import pandas as pd
import matplotlib.pyplot as plt
import datetime
import numpy as np
%matplotlib inline
from scipy import stats 
from pylab import plot,show,hist,figure,title
from scipy.stats import norm

Load some data

dataw = pd.read_csv('weather.csv') # source: https://raw.githubusercontent.com/hadley/nycflights13/master/data-raw/weather.csv 
dataw.head()
origin year month day hour temp dewp humid wind_dir wind_speed wind_gust precip pressure visib time_hour
0 EWR 2013 1 1 1 39.02 26.06 59.37 270.0 10.35702 NaN 0.0 1012.0 10.0 2013-01-01T06:00:00Z
1 EWR 2013 1 1 2 39.02 26.96 61.63 250.0 8.05546 NaN 0.0 1012.3 10.0 2013-01-01T07:00:00Z
2 EWR 2013 1 1 3 39.02 28.04 64.43 240.0 11.50780 NaN 0.0 1012.5 10.0 2013-01-01T08:00:00Z
3 EWR 2013 1 1 4 39.92 28.04 62.21 250.0 12.65858 NaN 0.0 1012.2 10.0 2013-01-01T09:00:00Z
4 EWR 2013 1 1 5 39.02 28.04 64.43 260.0 12.65858 NaN 0.0 1011.9 10.0 2013-01-01T10:00:00Z
dataw.humid.hist(bins=50) # bins changes the y-axis(?)
<matplotlib.axes._subplots.AxesSubplot at 0x10bc5b9e8>
# To add the log scale in the y-axis
fig, ax = plt.subplots()
dataw.humid.hist(ax=ax, bins=100,color='green',bottom=0.1)  # bins do not get updated when I set the value to e.g. 50? 
ax.set_yscale('log')

Fitting a distribution

# See also: http://danielhnyk.cz/fitting-distribution-histogram-using-python/

# create some normal random noisy data
ser = 50*np.random.rand() * np.random.normal(10, 10, 100) + 20

# plot normed histogram
plt.hist(ser, normed=True)

# find minimum and maximum of xticks, so we know
# where we should compute theoretical distribution
xt = plt.xticks()[0]  
xmin, xmax = min(xt), max(xt)  
lnspc = np.linspace(xmin, xmax, len(ser))

# lets try the normal distribution first
m, s = stats.norm.fit(ser) # get mean and standard deviation  
pdf_g = stats.norm.pdf(lnspc, m, s) # now get theoretical values in our interval  
plt.plot(lnspc, pdf_g, label="Norm") # plot it

# exactly same as above
ag,bg,cg = stats.gamma.fit(ser)  
pdf_gamma = stats.gamma.pdf(lnspc, ag, bg,cg)  
plt.plot(lnspc, pdf_gamma, label="Gamma")

# guess what :) 
ab,bb,cb,db = stats.beta.fit(ser)  
pdf_beta = stats.beta.pdf(lnspc, ab, bb,cb, db)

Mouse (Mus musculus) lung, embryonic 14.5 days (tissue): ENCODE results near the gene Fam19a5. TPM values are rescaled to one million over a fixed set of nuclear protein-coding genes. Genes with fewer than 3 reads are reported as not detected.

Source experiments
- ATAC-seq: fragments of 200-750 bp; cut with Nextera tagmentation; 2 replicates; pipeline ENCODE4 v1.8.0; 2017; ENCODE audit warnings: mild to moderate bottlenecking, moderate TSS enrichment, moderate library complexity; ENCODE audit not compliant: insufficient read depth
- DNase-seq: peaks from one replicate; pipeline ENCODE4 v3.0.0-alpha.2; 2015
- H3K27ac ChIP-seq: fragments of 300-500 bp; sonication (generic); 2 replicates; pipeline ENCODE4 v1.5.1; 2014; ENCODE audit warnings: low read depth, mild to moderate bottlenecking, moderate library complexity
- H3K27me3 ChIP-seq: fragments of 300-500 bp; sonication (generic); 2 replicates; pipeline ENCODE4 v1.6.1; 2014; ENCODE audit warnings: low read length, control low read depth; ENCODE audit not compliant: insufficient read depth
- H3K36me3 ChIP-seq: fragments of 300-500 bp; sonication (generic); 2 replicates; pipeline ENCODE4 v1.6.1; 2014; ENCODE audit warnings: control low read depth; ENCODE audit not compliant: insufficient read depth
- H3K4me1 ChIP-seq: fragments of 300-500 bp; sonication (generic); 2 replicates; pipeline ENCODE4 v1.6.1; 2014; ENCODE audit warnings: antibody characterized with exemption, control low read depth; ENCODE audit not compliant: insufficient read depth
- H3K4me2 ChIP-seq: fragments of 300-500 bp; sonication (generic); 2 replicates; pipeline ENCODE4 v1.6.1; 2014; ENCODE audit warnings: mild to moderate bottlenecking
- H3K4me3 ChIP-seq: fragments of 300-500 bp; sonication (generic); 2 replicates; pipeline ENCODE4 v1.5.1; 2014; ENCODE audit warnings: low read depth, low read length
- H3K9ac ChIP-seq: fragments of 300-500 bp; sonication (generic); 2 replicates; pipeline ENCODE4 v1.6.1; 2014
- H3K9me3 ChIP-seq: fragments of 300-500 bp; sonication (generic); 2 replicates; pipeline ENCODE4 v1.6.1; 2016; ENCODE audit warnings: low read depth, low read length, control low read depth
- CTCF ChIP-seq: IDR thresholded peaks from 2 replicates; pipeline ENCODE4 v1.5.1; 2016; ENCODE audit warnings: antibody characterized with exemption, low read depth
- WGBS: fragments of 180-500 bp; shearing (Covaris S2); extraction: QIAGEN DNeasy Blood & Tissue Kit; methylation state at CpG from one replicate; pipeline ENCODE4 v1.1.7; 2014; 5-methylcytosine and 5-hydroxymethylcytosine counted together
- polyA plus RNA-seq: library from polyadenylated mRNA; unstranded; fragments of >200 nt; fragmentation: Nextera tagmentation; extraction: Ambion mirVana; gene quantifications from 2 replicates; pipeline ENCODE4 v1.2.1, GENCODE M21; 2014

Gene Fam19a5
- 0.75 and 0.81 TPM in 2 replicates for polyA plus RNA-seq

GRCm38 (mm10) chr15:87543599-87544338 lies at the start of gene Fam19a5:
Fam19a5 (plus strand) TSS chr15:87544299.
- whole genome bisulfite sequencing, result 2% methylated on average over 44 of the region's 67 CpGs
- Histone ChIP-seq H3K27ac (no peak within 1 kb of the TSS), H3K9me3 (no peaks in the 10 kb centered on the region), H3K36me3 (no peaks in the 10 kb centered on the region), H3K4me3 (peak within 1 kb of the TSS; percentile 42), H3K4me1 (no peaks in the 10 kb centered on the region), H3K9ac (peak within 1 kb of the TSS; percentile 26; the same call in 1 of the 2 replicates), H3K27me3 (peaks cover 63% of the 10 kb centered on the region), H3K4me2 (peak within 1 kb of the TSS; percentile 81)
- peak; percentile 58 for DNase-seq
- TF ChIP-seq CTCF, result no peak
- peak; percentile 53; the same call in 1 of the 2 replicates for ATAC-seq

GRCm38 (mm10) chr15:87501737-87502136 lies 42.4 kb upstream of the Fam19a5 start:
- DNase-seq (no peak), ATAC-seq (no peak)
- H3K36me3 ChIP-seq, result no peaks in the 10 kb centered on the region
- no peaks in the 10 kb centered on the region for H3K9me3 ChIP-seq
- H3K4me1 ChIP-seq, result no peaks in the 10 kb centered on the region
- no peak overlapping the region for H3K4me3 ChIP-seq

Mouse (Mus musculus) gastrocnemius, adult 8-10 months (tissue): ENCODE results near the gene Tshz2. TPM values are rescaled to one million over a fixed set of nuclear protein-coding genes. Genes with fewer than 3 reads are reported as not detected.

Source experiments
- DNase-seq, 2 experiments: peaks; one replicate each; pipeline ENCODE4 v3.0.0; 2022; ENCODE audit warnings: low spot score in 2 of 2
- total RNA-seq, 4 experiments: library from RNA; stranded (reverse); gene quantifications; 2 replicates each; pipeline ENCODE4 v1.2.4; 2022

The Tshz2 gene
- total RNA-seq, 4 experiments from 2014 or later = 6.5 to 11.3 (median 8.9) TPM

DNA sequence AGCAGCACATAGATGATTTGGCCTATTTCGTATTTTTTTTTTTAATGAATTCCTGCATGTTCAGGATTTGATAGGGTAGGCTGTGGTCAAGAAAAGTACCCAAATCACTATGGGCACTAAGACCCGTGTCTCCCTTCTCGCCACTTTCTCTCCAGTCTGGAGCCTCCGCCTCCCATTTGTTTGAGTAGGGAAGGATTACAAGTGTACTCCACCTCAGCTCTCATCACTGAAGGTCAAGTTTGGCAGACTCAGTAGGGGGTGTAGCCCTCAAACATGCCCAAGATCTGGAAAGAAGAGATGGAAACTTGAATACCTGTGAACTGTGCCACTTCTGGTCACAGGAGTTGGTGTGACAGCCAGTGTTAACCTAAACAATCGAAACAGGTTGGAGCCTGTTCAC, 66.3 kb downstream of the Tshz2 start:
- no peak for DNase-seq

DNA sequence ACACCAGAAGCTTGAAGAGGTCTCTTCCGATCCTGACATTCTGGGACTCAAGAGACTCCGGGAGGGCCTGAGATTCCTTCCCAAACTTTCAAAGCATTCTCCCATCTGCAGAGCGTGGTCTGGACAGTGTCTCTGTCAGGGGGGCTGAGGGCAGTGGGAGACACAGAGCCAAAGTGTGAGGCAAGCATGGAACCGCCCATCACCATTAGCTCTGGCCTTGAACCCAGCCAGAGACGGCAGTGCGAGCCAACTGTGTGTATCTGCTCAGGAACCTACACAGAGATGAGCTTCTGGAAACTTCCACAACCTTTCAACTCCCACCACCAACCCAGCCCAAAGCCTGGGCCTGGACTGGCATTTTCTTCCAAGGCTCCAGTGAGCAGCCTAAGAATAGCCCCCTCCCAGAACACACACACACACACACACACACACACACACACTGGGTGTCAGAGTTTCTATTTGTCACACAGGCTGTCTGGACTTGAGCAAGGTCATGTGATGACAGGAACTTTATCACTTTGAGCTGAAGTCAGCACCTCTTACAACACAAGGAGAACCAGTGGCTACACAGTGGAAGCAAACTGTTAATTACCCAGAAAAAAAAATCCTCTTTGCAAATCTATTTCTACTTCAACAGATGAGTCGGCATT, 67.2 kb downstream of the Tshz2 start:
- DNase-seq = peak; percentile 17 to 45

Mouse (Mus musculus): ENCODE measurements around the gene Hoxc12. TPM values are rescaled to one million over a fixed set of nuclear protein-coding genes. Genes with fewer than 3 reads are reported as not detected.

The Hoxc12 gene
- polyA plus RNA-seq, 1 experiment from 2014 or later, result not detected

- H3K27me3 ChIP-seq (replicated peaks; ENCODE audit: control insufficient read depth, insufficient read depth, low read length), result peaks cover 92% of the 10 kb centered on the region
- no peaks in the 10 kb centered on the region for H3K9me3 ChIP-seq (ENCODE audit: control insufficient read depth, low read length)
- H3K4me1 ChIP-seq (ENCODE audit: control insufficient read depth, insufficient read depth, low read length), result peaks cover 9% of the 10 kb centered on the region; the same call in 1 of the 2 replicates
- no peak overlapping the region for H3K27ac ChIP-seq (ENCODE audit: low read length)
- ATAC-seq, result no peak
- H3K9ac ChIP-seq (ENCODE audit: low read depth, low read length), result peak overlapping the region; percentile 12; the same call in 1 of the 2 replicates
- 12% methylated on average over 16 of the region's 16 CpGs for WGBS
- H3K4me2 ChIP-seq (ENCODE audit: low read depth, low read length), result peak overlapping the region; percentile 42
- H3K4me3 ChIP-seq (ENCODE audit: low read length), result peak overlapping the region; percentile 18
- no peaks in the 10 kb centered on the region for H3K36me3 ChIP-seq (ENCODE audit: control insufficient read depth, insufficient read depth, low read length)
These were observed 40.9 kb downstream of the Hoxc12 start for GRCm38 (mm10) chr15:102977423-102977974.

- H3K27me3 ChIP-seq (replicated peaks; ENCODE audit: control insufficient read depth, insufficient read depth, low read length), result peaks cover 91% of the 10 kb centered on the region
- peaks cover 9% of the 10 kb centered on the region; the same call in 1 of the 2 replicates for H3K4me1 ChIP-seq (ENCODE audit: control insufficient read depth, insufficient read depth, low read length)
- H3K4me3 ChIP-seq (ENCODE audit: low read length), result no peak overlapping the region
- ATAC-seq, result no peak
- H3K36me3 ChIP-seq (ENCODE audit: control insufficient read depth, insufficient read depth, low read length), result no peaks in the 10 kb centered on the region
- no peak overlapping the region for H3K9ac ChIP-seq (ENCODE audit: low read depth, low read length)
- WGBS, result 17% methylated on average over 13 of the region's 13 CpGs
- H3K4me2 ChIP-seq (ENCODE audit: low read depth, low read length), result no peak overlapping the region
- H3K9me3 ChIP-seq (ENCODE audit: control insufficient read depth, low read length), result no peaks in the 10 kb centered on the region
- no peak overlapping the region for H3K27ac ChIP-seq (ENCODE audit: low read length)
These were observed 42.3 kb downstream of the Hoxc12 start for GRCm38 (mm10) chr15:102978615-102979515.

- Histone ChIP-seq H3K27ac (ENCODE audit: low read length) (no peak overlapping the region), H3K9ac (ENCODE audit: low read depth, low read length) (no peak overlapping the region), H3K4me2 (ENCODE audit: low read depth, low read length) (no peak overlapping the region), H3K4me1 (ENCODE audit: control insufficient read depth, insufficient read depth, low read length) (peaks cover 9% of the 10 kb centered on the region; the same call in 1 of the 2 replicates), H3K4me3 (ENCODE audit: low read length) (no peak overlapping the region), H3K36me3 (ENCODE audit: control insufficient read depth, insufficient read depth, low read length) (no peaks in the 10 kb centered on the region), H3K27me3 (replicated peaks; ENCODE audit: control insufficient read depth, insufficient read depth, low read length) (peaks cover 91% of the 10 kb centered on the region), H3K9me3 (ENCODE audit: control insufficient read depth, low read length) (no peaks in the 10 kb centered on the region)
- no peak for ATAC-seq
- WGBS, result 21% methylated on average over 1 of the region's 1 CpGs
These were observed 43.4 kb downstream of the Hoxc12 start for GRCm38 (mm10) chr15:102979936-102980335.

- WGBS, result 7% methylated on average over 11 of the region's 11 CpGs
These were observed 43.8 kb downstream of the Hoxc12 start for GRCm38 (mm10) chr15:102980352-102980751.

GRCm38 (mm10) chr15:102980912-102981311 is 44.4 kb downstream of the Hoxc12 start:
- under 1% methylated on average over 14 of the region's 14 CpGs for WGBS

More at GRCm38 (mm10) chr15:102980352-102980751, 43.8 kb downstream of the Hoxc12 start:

plt.plot(lnspc, pdf_beta, label="Beta")

plt.show() 
/Users/sarasua/anaconda3/lib/python3.6/site-packages/scipy/stats/_continuous_distns.py:412: RuntimeWarning: invalid value encountered in sqrt
  sk = 2*(b-a)*np.sqrt(a + b + 1) / (a + b + 2) / np.sqrt(a*b)
/Users/sarasua/anaconda3/lib/python3.6/site-packages/scipy/optimize/minpack.py:161: RuntimeWarning: The iteration is not making good progress, as measured by the 
  improvement from the last ten iterations.
  warnings.warn(msg, RuntimeWarning)
# See also:

class Distribution(object):
    
    def __init__(self,dist_names_list = []):
        self.dist_names = ['norm','lognorm','expon','pareto']
        self.dist_results = []
        self.params = {}
        
        self.DistributionName = ""
        self.PValue = 0
        self.Param = None
        
        self.isFitted = False
        
    def Fit(self, y):
        self.dist_results = []
        self.params = {}
        for dist_name in self.dist_names:
            dist = getattr(stats, dist_name)
            param = dist.fit(y)
            
            self.params[dist_name] = param
            #Applying the Kolmogorov-Smirnov test
            D, p = stats.kstest(y, dist_name, args=param);
            self.dist_results.append((dist_name,p))

        #select the best fitted distribution
        sel_dist,p = (max(self.dist_results,key=lambda item:item[1]))
        #store the name of the best fit and its p value
        self.DistributionName = sel_dist
        self.PValue = p
        
        self.isFitted = True
        return self.DistributionName,self.PValue
    
    
    def Random(self, n = 1):
        if self.isFitted:
            dist_name = self.DistributionName
            param = self.params[dist_name]
            #initiate the scipy distribution
            dist = getattr(stats, dist_name)
            return dist.rvs(*param[:-2], loc=param[-2], scale=param[-1], size=n)
        else:
            raise ValueError('Must first run the Fit method.')
    
        
    def Plot(self,y):
        x = self.Random(n=len(y))
        plt.hist(x, alpha=0.5, label='Fitted')
        plt.hist(y, alpha=0.5, label='Actual')
        plt.legend(loc='upper right')
             
        


            

        

r = norm.rvs(size=5000)

dst = Distribution()
dst.Fit(r)
dst.Plot(r)